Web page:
Column: From ‘Blair Witch Project’ to ‘Yellowjackets,’ Eduardo Sánchez is still happily lost in creepy woods

A large group of teenagers in a dark cabin
A scene from the finale of “Yellowjackets.”
(Kailey Schwerman/Showtime)
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Any “Blair Witch Project” obsessives who started combing the “Yellowjacket’s” finale frame by frame the moment they heard it was directed by Eduardo Sánchez can stop now. The Showtime series may tick many of the boxes that made Sánchez and Daniel Myrick’s first film a cultural icon — one half of the series deals with freaked-out young people lost in very creepy woods dotted with disturbing iconography — but Sánchez did not slide a random stick man into any “Yellowjacket” scenes.

He was tempted, he says. He managed to slide a “Blair Witch” symbol into the last episode of “Supernatural” he directed. Which, as the forest gods would have it, was filmed in the same Vancouver, Canada, location where much of the wilderness portion of “Yellowjackets” was filmed. Until recently, the paintball park that stands in for the forest home of the stranded girls’ soccer team was the woodland home of “Supernatural,” for which Sánchez directed five episodes, including one in the 15th and final season. In fact, when he described the cabin in which the Yellowjackets find shelter after their plane crashes to “Supernatural” production designer Jerry Wanek, Wanek said: “I built that cabin.”

No cinematic storyteller should turn down the combined juju of “Blair Witch” and “Supernatural,” but “Yellowjackets” is doing just fine with its own eerie and triggering symbol. Nor does Sanchez need to remind anyone of the enduring power of the Witch; she continues to manifest in everything from the little wooden figures in the first season of “True Detective” to the hot new Netflix series “Archive 81,” which opens with a young woman in obvious distress talking into a video camera and begging for help.

A woman is reflected in a mirror holding a camcorder
Dina Shihabi as Melody Pendras in “Archive 81.”

“Archive 81” is not entirely found-footage horror, the narrative form “The Blair Witch Project” turned into a subgenre. It chronicles the efforts of film archivist Dan Turner (Mamoudou Athie) to restore cassettes made by a doctoral student, presumed dead in the fire from which the cassettes were rescued. Like “Yellowjackets,” the new series toggles between two time frames, but the influence of “The Blair Witch Project” is strong enough that the film is name-checked at least once. And when Dan finds himself wandering through an empty wood, it’s hard not to scan the branches for hanging stick figures or the ground for eerie stone piles.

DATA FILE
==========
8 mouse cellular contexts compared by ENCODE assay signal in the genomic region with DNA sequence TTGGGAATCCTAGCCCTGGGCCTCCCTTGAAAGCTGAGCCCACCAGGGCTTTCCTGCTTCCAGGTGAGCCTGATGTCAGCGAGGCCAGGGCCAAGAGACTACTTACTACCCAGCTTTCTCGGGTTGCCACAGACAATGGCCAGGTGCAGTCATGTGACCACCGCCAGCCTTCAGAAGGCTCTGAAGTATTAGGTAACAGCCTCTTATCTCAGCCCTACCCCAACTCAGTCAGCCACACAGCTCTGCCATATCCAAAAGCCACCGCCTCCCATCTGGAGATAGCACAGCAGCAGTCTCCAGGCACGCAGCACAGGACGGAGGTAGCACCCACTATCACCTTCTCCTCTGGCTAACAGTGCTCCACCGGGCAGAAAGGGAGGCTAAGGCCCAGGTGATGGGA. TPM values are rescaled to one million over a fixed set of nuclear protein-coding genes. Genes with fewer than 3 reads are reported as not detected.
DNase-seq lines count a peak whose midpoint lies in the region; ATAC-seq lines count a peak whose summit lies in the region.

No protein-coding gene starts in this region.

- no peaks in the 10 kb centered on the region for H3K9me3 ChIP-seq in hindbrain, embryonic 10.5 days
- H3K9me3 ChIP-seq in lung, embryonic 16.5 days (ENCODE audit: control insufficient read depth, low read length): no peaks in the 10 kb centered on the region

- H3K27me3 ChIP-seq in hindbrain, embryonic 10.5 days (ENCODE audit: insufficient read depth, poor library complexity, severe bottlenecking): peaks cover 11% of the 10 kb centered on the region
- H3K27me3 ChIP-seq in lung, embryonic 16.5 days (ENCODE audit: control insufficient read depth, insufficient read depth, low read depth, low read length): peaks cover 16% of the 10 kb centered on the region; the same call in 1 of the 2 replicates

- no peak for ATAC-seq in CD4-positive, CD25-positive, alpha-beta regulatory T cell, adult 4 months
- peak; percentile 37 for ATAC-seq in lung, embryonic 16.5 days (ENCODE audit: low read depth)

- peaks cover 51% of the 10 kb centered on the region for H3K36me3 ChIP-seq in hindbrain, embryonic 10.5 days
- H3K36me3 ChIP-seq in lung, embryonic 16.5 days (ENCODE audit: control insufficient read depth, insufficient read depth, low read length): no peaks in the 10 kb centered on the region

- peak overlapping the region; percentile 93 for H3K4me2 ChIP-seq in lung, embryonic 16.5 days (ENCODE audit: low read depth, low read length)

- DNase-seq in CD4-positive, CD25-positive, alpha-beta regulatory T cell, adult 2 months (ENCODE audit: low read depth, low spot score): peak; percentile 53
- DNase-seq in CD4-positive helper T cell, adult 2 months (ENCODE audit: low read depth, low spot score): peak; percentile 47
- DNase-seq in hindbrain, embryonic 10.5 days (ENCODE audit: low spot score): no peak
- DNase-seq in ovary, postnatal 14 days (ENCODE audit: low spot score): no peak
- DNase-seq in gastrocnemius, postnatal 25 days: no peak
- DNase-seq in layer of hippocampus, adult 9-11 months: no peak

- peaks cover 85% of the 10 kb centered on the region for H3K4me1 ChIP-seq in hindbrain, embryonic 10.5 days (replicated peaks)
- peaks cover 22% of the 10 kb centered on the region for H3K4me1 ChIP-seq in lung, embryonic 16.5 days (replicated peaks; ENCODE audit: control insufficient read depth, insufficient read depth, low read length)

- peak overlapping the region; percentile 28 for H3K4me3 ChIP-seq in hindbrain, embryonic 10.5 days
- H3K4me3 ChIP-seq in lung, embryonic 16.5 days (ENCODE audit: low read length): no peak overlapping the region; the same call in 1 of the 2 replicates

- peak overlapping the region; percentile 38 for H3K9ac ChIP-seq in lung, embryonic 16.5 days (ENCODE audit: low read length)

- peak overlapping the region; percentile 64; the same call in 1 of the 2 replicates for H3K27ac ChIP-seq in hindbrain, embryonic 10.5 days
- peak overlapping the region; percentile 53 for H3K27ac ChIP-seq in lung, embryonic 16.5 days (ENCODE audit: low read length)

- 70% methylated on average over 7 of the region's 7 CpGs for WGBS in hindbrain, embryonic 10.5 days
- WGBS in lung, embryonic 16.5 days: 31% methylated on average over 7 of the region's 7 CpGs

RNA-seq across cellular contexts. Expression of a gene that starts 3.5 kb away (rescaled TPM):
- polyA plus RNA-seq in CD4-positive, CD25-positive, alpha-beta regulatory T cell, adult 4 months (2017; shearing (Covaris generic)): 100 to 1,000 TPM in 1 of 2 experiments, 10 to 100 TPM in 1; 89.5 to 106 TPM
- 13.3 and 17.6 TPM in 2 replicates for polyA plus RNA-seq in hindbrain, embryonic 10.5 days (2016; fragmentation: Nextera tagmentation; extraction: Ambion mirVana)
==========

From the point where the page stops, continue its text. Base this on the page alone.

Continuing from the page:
“I haven’t seen it yet,” Sánchez says in a recent conversation from his home in Frederick, Md. “I’ve heard it’s good and it’s definitely on my list. I still consider myself a horror filmmaker; I try to keep up with all the new work.”

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Jan. 13, 2022

When I tell him the “Blair Witch” name check comes in the form of a woman saying the tapes are fakes and “those ‘Blair Witch’ guys didn’t invent that,” he laughs.

“I was surprised that people are still doing found-footage,” he says. “And we didn’t invent it but it became a fad after our film. I’m a fan of a lot of these filmmakers and I love to see how found-footage has evolved. At first people dismissed it as amateurish filmmaking — you know, the shaky hand-held camera, the improvisation — but now they realize it’s not easy to do.”

In today’s world of the Marvel cinematic multiverse and of instant-peak TV, when shows flare up only to fade immediately under the next explosion, it’s hard to remember the seismic impact that the small but mighty “Blair Witch” had on horror, indie film and digital marketing. Many of those lucky enough to see it in theaters (including myself) often recount the experience in great emotional detail, as if they had survived the Titanic (the sinking ship, not the movie).


Not everyone loved the film or the out-there marketing meant to trick you into almost believing it was a documentary. But it was a nine days’ cover-of-Time wonder in a way few things are any more, and more than 20 years later it still follows Sánchez where ever he goes.

“A lot of people still want to talk about it,” he says, “and they wonder, ‘Does he want to talk about it?’ I’m happy to talk about it; it got me my career, it got me to ‘Yellowjackets,’ it got me to this interview. I love being one of the ‘Blair Witch’ guys.”

A black-and-white photo of a weary young woman
Heather Donahue is lost and weary in “The Blair Witch Project”
(Haxan Films)

Sánchez has directed several horror films, including “Curse of the Blair Witch” and “Lovely Molly,” but like many filmmakers he has increasingly worked in television. In 2014, after Sánchez helmed episodes of the short-lived series “Intruders,” Robert Rodriguez drafted him to direct on “From Dusk Till Dawn: The Series” for the then-new El Rey network.

“He’s a legend, so how could I say no?” says Sánchez, who was born in Cuba. “He said we’re going to do a bunch of shows with Hispanic directors, which was such a great idea. And I learned so much every day on the set, how to be a boss, how to make TV.”